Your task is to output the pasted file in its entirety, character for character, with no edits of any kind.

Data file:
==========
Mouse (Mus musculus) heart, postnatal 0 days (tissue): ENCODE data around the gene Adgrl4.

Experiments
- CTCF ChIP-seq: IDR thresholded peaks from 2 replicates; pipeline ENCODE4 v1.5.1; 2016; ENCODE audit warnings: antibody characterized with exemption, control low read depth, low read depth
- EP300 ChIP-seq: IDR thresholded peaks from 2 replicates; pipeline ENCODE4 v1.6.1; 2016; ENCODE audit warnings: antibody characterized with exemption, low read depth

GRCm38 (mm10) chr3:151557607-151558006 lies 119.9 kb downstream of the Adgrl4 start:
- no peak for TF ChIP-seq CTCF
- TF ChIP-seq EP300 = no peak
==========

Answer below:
Mouse (Mus musculus) heart, postnatal 0 days (tissue): ENCODE data around the gene Adgrl4.

Experiments
- CTCF ChIP-seq: IDR thresholded peaks from 2 replicates; pipeline ENCODE4 v1.5.1; 2016; ENCODE audit warnings: antibody characterized with exemption, control low read depth, low read depth
- EP300 ChIP-seq: IDR thresholded peaks from 2 replicates; pipeline ENCODE4 v1.6.1; 2016; ENCODE audit warnings: antibody characterized with exemption, low read depth

GRCm38 (mm10) chr3:151557607-151558006 lies 119.9 kb downstream of the Adgrl4 start:
- no peak for TF ChIP-seq CTCF
- TF ChIP-seq EP300 = no peak